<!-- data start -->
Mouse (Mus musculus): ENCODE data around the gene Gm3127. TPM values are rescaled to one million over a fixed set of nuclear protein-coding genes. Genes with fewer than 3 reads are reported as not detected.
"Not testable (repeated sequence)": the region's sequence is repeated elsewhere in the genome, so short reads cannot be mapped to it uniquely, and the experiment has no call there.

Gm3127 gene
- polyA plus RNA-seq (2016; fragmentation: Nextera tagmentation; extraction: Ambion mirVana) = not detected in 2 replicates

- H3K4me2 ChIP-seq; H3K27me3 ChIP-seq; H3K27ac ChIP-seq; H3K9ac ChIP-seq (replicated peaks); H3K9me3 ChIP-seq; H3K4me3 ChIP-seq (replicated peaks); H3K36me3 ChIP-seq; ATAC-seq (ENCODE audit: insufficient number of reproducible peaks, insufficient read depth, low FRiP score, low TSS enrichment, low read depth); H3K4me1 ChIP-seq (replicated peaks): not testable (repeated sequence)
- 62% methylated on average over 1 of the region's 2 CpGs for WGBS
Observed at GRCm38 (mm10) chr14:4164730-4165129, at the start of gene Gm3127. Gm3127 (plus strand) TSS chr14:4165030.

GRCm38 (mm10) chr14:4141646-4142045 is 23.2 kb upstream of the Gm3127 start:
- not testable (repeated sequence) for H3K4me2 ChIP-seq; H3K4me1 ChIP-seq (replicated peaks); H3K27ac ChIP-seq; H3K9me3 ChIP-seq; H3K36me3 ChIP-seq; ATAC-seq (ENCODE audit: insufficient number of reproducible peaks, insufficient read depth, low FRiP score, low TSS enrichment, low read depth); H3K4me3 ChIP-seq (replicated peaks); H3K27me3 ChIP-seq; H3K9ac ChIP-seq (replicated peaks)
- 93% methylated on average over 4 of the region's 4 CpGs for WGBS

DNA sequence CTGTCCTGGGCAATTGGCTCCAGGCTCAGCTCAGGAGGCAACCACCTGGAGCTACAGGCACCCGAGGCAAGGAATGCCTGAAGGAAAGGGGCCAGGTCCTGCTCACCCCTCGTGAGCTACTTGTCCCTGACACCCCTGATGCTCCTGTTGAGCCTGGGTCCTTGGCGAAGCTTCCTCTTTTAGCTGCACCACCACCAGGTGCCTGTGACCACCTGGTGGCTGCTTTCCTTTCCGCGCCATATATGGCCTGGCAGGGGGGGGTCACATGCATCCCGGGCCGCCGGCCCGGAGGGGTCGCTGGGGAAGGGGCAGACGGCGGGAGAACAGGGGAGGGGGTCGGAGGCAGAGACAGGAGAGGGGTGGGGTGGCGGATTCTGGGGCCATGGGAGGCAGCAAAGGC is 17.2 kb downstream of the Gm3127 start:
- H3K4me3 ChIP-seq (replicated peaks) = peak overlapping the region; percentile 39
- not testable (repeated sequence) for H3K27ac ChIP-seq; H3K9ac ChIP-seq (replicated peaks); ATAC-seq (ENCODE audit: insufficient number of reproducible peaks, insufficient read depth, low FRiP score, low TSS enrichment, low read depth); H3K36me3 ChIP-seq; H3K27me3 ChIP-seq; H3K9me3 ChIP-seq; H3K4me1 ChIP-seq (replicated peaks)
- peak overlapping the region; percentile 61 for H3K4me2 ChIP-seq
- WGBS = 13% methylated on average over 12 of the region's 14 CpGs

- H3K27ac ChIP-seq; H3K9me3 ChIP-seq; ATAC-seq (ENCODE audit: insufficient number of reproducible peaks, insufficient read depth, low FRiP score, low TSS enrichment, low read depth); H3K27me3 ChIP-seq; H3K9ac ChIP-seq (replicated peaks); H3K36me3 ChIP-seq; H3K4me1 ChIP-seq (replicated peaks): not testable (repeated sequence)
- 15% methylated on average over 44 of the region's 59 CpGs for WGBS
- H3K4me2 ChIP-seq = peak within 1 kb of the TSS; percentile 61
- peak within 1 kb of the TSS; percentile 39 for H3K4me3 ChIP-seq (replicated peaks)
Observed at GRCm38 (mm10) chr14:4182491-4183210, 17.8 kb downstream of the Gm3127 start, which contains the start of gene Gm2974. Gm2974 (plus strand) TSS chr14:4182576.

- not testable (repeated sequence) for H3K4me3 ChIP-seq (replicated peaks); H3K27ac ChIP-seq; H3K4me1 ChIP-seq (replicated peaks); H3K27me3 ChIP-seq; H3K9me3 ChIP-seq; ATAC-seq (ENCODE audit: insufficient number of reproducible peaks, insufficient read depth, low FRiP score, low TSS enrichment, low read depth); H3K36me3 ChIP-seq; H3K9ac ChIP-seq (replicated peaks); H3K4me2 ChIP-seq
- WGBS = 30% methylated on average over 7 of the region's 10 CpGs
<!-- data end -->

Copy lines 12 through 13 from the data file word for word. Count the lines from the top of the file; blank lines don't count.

- H3K4me3 ChIP-seq (replicated peaks) = peak overlapping the region; percentile 39
- not testable (repeated sequence) for H3K27ac ChIP-seq; H3K9ac ChIP-seq (replicated peaks); ATAC-seq (ENCODE audit: insufficient number of reproducible peaks, insufficient read depth, low FRiP score, low TSS enrichment, low read depth); H3K36me3 ChIP-seq; H3K27me3 ChIP-seq; H3K9me3 ChIP-seq; H3K4me1 ChIP-seq (replicated peaks)